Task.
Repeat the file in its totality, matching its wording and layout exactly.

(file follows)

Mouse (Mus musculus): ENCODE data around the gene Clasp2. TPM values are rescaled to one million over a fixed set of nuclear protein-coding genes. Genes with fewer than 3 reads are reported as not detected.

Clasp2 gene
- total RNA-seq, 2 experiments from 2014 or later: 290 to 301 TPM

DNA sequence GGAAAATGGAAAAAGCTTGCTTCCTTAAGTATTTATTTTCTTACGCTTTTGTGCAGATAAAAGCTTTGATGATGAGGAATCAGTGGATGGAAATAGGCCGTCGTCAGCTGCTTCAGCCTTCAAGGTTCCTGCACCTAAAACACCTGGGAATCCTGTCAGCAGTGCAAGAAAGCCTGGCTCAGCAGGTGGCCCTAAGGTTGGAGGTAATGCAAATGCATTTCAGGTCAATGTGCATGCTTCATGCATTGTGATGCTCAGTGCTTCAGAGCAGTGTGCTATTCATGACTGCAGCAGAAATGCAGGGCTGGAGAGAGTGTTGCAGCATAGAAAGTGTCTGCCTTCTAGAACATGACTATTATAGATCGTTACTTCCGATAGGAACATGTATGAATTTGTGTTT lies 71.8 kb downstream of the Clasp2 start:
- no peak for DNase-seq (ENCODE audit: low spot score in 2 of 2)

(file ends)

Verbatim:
Mouse (Mus musculus): ENCODE data around the gene Clasp2. TPM values are rescaled to one million over a fixed set of nuclear protein-coding genes. Genes with fewer than 3 reads are reported as not detected.

Clasp2 gene
- total RNA-seq, 2 experiments from 2014 or later: 290 to 301 TPM

DNA sequence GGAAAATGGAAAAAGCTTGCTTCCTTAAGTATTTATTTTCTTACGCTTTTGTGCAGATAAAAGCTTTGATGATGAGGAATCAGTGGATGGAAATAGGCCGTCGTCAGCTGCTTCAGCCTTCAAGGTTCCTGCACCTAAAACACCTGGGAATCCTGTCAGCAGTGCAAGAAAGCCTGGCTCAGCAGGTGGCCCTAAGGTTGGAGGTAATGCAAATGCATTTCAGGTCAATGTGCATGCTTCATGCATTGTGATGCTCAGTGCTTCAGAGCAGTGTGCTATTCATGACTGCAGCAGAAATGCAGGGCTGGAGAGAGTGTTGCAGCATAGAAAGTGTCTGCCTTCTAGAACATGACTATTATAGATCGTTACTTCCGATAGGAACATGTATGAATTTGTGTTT lies 71.8 kb downstream of the Clasp2 start:
- no peak for DNase-seq (ENCODE audit: low spot score in 2 of 2)